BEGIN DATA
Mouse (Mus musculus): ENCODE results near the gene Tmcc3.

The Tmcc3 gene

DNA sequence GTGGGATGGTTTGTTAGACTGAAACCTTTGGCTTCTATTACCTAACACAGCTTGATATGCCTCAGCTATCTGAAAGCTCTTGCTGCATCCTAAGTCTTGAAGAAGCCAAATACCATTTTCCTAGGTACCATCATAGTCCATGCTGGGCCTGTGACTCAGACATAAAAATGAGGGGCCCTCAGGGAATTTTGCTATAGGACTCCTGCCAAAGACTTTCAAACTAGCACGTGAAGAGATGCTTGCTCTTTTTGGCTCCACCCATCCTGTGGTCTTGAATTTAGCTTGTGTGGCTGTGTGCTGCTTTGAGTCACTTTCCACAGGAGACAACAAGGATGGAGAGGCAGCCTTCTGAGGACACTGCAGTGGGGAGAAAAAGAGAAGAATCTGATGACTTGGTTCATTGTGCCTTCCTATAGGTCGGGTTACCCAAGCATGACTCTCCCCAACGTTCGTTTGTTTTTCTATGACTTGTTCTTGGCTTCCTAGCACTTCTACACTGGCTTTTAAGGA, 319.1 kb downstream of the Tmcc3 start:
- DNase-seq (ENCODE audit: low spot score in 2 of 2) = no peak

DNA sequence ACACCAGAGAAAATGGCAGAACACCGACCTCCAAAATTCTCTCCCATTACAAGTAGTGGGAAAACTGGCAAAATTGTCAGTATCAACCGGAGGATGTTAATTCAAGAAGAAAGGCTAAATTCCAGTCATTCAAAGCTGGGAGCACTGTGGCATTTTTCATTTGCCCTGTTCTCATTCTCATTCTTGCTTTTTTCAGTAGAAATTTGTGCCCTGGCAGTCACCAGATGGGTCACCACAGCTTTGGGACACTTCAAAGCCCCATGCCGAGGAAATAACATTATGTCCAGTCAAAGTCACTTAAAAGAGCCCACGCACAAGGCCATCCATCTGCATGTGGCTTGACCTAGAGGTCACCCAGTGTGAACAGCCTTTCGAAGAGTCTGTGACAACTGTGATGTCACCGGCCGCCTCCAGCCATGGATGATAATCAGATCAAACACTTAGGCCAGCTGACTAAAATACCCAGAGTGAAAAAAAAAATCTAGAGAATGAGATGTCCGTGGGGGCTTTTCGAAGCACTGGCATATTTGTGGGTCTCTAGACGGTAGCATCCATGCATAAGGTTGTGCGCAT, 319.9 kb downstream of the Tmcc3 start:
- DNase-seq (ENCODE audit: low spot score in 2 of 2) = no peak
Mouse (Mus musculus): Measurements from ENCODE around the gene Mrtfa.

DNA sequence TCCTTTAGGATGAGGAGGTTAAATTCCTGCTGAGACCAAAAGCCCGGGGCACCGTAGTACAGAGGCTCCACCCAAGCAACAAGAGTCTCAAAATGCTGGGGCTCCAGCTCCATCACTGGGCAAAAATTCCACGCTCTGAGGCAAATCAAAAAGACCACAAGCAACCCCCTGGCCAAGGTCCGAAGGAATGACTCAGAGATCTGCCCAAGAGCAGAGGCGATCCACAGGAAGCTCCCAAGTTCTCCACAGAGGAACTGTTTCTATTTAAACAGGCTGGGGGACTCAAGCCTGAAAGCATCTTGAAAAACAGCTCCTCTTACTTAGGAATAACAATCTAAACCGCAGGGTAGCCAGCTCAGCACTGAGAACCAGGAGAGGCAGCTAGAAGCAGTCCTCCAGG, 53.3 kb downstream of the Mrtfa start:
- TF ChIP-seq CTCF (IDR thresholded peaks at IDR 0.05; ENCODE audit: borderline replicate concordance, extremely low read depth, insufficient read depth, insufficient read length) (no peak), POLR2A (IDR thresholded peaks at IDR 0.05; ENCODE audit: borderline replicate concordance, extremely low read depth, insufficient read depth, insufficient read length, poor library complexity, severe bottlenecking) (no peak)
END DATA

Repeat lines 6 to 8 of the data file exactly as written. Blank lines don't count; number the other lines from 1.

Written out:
- DNase-seq (ENCODE audit: low spot score in 2 of 2) = no peak
Mouse (Mus musculus): Measurements from ENCODE around the gene Mrtfa.

DNA sequence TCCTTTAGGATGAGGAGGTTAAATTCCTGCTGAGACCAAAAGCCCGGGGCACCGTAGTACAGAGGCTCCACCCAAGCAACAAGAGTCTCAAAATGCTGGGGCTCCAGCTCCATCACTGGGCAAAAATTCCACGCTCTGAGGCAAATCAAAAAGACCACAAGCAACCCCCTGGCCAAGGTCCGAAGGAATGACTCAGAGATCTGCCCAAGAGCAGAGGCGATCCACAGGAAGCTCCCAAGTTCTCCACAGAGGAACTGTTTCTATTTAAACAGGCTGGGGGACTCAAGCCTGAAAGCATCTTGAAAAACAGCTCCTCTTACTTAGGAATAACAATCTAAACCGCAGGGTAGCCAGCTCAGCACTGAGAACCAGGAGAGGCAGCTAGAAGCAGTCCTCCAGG, 53.3 kb downstream of the Mrtfa start: